The "opportunity cost" argument is weak. It’s based on assumptions that the downpayment money would be invested elsewhere, and that this investment would yield a higher return than the property investment. But there's no guarantee that this other investment would yield a positive return (not even invested in something safe like a CD, which may result in negative return after inflation), much less a return better than the return on the coop purchase.

    Like I said, because this unit is priced below current market by 40% (something nobody disputes) than this 27k downpayment secures a coop unit with more than 100k equity. DC too, for your "opportunity loss" argument to be persuasive, you'll have to suggest an investment with a better return than I've just described. I can't wait for you to tell me how I can turn 27k investment into more than 100k so quickly.

    "Closing costs" as another reason not to buy is also not persuasive. A buyer's closing cost on a 135k mortgage for a coop would only be about $2000-$3000. (No agent fees charged to buyer, no filing fees or other DC sales taxes are assessed on coop sales, coop takes care of costs on underlying mortgage). Surely you don’t recommend that the prospective buyer make a big decision like this based upon a few thousand dollars? Anyway, since the prospective buyer plans to live in the coop unit for several years, the transaction costs amount to very little amortized over time. Again, not making this purchase at 40% less than current market because of a few thousand of closing costs makes no sense whatsoever.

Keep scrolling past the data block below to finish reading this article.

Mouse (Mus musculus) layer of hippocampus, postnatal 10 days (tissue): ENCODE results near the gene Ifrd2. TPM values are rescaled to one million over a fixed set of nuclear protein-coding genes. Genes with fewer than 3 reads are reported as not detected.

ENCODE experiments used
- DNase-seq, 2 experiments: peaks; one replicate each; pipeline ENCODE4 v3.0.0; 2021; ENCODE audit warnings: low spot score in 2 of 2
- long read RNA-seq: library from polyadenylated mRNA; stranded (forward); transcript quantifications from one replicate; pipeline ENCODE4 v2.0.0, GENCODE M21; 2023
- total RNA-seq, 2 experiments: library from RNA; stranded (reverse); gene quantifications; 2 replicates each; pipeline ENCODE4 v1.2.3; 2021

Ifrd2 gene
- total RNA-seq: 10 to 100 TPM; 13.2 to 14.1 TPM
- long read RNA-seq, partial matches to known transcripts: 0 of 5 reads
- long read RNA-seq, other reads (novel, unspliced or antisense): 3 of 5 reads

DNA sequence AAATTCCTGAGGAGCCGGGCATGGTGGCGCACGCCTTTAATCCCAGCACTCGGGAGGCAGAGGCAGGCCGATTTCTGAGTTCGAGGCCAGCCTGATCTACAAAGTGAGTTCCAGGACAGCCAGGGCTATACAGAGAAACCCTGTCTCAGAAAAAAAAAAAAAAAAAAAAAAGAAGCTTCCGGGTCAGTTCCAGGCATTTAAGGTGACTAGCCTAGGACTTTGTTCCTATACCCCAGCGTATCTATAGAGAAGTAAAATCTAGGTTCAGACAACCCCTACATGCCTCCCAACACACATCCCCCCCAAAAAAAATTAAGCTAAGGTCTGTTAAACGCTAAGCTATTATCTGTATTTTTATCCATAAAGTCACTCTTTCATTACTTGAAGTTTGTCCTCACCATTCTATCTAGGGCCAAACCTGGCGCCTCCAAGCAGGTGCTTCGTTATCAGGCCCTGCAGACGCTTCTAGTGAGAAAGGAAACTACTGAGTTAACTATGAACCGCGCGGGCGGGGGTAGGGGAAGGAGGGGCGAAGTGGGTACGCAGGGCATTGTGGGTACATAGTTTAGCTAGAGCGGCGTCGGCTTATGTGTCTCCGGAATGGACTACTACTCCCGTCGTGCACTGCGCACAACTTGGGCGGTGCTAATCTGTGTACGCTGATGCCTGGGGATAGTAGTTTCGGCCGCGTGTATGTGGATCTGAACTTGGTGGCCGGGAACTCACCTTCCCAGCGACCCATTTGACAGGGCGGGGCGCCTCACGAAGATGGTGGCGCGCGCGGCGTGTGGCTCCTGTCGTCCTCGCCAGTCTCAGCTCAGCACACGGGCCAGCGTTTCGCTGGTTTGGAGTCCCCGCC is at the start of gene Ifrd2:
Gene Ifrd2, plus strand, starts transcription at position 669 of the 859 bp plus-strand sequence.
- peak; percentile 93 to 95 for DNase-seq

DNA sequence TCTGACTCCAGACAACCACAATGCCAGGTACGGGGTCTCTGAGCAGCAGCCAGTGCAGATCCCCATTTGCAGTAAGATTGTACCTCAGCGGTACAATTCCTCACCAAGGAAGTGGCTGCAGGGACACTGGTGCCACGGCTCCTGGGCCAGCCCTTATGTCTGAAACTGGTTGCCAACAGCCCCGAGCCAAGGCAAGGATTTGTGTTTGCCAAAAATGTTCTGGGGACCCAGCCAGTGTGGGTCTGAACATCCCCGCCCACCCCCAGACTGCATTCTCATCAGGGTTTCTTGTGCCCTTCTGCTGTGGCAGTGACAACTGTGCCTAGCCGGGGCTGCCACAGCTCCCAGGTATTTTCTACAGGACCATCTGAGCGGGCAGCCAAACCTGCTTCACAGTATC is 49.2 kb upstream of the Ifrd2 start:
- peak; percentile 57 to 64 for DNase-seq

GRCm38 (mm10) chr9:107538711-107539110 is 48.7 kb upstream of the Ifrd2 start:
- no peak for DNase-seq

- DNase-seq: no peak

DC too, I also think your analysis of the underlying mortgage is wrong. I think its safe to assume that payment on the balance of the underlying mortgage will be perceived as accruing to the unit's shares. This is why the unit share purchase price will be a function of the amount of the underlying coop mortgage. In other words, the unit purchase price will be an amount less the underlying mortgage.